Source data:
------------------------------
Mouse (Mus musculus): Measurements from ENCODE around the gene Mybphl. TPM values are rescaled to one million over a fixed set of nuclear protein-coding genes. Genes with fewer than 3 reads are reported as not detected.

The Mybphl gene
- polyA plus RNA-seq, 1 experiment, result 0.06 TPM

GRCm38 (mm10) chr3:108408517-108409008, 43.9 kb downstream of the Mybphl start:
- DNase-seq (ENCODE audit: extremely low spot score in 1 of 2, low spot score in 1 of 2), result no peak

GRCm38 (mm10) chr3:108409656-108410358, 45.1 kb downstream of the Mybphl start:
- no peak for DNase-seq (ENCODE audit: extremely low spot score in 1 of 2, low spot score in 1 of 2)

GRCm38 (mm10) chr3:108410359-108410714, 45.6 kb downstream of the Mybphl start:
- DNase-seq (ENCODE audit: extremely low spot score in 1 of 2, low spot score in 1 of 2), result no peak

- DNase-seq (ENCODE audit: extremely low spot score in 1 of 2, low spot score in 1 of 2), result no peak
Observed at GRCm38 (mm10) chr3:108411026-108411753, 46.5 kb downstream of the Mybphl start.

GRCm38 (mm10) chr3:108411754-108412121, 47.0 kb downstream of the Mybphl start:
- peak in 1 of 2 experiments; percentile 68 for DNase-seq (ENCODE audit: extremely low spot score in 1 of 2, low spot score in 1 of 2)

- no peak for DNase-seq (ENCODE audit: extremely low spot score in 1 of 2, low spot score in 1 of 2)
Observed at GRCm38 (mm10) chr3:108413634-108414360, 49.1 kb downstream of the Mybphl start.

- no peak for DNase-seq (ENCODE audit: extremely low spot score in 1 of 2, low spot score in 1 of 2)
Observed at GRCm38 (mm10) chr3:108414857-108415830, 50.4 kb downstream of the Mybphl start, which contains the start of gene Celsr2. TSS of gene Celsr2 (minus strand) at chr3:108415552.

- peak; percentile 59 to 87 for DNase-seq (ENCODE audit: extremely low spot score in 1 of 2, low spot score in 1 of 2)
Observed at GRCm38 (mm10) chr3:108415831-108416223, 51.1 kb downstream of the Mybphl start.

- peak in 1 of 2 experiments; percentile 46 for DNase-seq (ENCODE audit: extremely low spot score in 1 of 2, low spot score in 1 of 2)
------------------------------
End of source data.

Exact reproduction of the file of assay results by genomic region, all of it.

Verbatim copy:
Mouse (Mus musculus): Measurements from ENCODE around the gene Mybphl. TPM values are rescaled to one million over a fixed set of nuclear protein-coding genes. Genes with fewer than 3 reads are reported as not detected.

The Mybphl gene
- polyA plus RNA-seq, 1 experiment, result 0.06 TPM

GRCm38 (mm10) chr3:108408517-108409008, 43.9 kb downstream of the Mybphl start:
- DNase-seq (ENCODE audit: extremely low spot score in 1 of 2, low spot score in 1 of 2), result no peak

GRCm38 (mm10) chr3:108409656-108410358, 45.1 kb downstream of the Mybphl start:
- no peak for DNase-seq (ENCODE audit: extremely low spot score in 1 of 2, low spot score in 1 of 2)

GRCm38 (mm10) chr3:108410359-108410714, 45.6 kb downstream of the Mybphl start:
- DNase-seq (ENCODE audit: extremely low spot score in 1 of 2, low spot score in 1 of 2), result no peak

- DNase-seq (ENCODE audit: extremely low spot score in 1 of 2, low spot score in 1 of 2), result no peak
Observed at GRCm38 (mm10) chr3:108411026-108411753, 46.5 kb downstream of the Mybphl start.

GRCm38 (mm10) chr3:108411754-108412121, 47.0 kb downstream of the Mybphl start:
- peak in 1 of 2 experiments; percentile 68 for DNase-seq (ENCODE audit: extremely low spot score in 1 of 2, low spot score in 1 of 2)

- no peak for DNase-seq (ENCODE audit: extremely low spot score in 1 of 2, low spot score in 1 of 2)
Observed at GRCm38 (mm10) chr3:108413634-108414360, 49.1 kb downstream of the Mybphl start.

- no peak for DNase-seq (ENCODE audit: extremely low spot score in 1 of 2, low spot score in 1 of 2)
Observed at GRCm38 (mm10) chr3:108414857-108415830, 50.4 kb downstream of the Mybphl start, which contains the start of gene Celsr2. TSS of gene Celsr2 (minus strand) at chr3:108415552.

- peak; percentile 59 to 87 for DNase-seq (ENCODE audit: extremely low spot score in 1 of 2, low spot score in 1 of 2)
Observed at GRCm38 (mm10) chr3:108415831-108416223, 51.1 kb downstream of the Mybphl start.

- peak in 1 of 2 experiments; percentile 46 for DNase-seq (ENCODE audit: extremely low spot score in 1 of 2, low spot score in 1 of 2)